I don’t want all the writers in the ‘Five Sentences’ series to be well-known, because hopefully some – like Sam Russell – will be ones you will be hearing a lot more about in the future.
I’m going to let Sam introduce herself, because I like what she says…
I’m a writer swirling into my thirties like the Milky Way and Andromeda galaxies will swirl into one another in the next 30 billion years. I live openly with fibromyalgia and collect mental health problems which I hope to turn into a necklace soon.
I graduated from Kent Uni in 2011 with an MA Creative Writing and have since been slowly working on writing my first novel which was started on the degree. I’m currently rekindling my relationship with poetry and am learning how to write short stories. I’ve have had an article on ‘Characters’ published in issue 7 of Inkspill Magazine. I’m aiming to get more work out there in the future.
And here are Sam’s five sentences:
When you were small, you wanted to …Be someone’s best friend. I came close on a few occasions though it went sour after a while. I don’t know why. I guess they found a new best friend who was better than me. I think if I translate that desire into my adult life, it would equate to wanting to be someone’s forever.
The one thing you can never resist is … Books. My Dad used to be a Lithographer (that’s posh for book printer) and he’d sometimes bring me home duff copies that wouldn’t make it past quality control. My obsession has grown over the years, deepened too. I love their form and texture, their bindings and the feel of their papers; their smell, new or old, is addictive and I have been known to lick the spines of books. Naturally this limits my access to libraries and bookstores. I save burying my face between the pages and inhaling deeply for when I’m on my own. And then maybe I’ll take it to the next level…
You may not say it aloud but…I have no idea what I’m doing. I say it sometimes and people laugh it off but really, I’m clueless. Writing a novel when you don’t know what you’re doing, when you’re winging it, is scary because people expect you to be in the know and intelligent. I dread the day I finish my novel and maybe get it published. I’ll have to do what politicians do: pre-approve questions and create stock answers if people want to ask me things.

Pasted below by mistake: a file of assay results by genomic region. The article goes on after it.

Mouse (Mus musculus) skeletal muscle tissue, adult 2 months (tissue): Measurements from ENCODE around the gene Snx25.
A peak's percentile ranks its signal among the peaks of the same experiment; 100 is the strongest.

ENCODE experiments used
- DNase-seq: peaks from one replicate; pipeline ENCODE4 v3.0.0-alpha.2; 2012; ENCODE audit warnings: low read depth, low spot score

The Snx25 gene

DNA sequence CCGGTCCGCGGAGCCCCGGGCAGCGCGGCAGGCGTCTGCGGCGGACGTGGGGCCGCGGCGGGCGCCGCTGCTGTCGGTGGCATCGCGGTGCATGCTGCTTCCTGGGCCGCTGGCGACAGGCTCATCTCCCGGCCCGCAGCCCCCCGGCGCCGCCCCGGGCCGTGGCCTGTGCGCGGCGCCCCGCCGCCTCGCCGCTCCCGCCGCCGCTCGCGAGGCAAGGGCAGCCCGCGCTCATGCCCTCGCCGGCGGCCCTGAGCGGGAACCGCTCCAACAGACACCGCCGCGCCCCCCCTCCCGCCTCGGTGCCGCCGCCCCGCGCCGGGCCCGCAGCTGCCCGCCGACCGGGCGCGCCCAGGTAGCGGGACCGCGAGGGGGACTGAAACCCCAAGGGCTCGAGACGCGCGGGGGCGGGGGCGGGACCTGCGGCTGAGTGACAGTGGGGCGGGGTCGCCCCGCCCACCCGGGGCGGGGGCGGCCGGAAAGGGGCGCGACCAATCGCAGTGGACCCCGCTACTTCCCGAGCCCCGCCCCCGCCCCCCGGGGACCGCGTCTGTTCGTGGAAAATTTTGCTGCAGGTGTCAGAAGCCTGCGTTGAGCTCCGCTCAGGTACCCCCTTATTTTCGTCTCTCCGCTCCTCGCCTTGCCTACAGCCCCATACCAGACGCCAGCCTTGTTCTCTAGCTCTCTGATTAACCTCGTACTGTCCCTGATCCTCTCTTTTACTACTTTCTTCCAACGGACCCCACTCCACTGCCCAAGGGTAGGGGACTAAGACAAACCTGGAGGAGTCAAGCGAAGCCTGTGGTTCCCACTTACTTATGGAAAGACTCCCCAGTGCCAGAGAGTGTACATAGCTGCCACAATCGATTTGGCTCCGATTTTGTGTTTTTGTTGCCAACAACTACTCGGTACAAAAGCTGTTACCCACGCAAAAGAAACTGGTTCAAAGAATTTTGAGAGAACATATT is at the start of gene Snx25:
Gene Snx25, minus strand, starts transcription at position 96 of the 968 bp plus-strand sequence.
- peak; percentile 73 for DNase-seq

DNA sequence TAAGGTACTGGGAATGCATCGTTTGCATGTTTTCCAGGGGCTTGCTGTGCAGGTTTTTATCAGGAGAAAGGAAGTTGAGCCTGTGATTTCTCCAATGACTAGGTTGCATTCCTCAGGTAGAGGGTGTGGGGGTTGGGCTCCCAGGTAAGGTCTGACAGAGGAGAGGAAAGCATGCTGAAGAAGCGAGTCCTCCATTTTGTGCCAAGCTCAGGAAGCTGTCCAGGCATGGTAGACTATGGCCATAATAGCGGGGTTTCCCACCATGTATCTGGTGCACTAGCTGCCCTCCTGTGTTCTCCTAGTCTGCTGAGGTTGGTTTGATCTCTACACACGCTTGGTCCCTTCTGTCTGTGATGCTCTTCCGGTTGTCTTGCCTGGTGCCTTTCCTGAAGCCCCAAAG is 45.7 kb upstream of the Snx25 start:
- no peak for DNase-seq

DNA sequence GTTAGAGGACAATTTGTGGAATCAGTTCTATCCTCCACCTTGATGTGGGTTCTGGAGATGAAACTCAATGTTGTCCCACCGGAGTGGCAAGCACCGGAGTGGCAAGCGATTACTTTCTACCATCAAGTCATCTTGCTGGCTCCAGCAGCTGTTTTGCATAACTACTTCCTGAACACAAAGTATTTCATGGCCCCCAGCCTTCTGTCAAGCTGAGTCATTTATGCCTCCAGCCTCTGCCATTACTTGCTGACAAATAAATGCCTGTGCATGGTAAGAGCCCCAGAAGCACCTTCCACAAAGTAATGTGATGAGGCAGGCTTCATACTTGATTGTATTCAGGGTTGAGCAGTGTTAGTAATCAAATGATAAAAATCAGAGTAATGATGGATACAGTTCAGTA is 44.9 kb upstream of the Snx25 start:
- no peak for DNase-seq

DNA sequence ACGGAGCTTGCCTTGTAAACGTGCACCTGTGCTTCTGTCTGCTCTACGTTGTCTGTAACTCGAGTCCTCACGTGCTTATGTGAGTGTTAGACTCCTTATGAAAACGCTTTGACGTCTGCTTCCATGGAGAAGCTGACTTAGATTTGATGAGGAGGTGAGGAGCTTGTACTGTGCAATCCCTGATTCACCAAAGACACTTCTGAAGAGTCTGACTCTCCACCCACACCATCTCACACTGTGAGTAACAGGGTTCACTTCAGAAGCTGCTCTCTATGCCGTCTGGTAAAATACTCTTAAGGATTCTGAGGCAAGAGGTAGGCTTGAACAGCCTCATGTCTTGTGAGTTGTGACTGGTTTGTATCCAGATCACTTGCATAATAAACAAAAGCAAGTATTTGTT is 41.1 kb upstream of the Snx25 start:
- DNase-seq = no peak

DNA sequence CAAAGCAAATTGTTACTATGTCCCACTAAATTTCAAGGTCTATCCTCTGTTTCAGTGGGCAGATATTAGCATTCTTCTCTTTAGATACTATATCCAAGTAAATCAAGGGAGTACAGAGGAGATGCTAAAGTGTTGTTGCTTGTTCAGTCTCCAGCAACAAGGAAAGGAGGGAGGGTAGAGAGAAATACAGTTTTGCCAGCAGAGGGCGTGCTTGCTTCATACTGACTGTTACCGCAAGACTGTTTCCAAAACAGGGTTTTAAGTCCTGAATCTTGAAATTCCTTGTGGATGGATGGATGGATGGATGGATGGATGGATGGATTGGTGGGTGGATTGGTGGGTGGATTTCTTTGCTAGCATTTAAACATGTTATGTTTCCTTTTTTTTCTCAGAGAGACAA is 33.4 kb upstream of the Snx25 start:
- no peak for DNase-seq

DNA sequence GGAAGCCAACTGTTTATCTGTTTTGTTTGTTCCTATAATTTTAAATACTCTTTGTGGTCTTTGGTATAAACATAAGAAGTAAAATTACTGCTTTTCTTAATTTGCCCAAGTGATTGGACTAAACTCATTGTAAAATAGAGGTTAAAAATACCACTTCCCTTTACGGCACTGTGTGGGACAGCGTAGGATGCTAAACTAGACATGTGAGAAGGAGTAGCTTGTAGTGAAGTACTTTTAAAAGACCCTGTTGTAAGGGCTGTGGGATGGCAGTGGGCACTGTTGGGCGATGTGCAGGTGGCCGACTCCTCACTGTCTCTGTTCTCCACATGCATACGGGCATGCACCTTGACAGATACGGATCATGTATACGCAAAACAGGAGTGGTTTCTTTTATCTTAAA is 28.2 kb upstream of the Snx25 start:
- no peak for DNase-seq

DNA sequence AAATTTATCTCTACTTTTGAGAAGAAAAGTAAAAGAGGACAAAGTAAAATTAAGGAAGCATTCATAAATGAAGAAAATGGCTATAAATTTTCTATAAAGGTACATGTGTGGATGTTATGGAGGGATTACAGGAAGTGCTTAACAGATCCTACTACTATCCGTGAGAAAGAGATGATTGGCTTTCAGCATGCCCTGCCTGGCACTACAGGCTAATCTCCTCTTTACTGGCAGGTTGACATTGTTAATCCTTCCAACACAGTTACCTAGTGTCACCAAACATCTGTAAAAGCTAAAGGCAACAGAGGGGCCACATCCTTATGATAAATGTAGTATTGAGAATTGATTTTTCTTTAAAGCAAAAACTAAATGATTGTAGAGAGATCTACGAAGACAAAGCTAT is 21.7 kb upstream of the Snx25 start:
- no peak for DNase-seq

The last time you went ‘WOOP’ with excitement was … When I found out I got a Distinction on my MA Creative Writing. I worked so hard to out-perform myself and get the thing I was unlikely to get because my first set of results weren’t enough to give me that final recognition. That and I live with rubbish health. The odds were against me.
Your five favourite words are ….
1. Beautiful. The letters are arranged in the most aesthetically pleasing way for me
2. Namaste. When you say this to someone, you are recognising their soul and your own as being equal and in harmony.
3. Differànce. I have a bit of a Derrida addiction and this word is both challenging and funny. My favourite joke is ‘spot the differànce’. If you know anything about Derrida’s essay on this word, you’ll get it. I even have it printed on a t-shirt. The irony (lol, shirt … Iron).
4. Naturally. For an adverb (the bane of all writing), this one is pretty smooth. I like rounding off the occasional sentence with it because it’s just so … Cool. Sometimes. Like all adverbs, it should be used in the right place at the right time.
5. You’ll have to forgive me for this last one but it’s the ‘C’ word. I love it. Used properly with impeccable pronunciation, it’s one of the few words in the English language that can disable everything around it. And what’s more, the etymology is fascinating; cropping up around 1230, avoided in public from 15th century and considered utterly vulgar since the 17th century. But it is a powerful word to describe the remarkable and unashamedly beautiful part of a woman’s body.
My favourite place in Kent has to be the deserted side of the Medway Estuary, opposite Gillingham. It’s full of wildlife, wild flowers and nice people walking their dogs. It’s the one place, when I’m feeling well enough, I can go and be absolutely alone, which is important to me.
Favourite Kent Writer? Scarlett Thomas, hands down. The End of Mr. Y is what made me take writing seriously, got me onto the MA and made me stay on it. I was tutored by my literary heroine. How many people can say that?
Thanks Sam! And as your present for coming on here, please find below a photograph of Derrida’s books..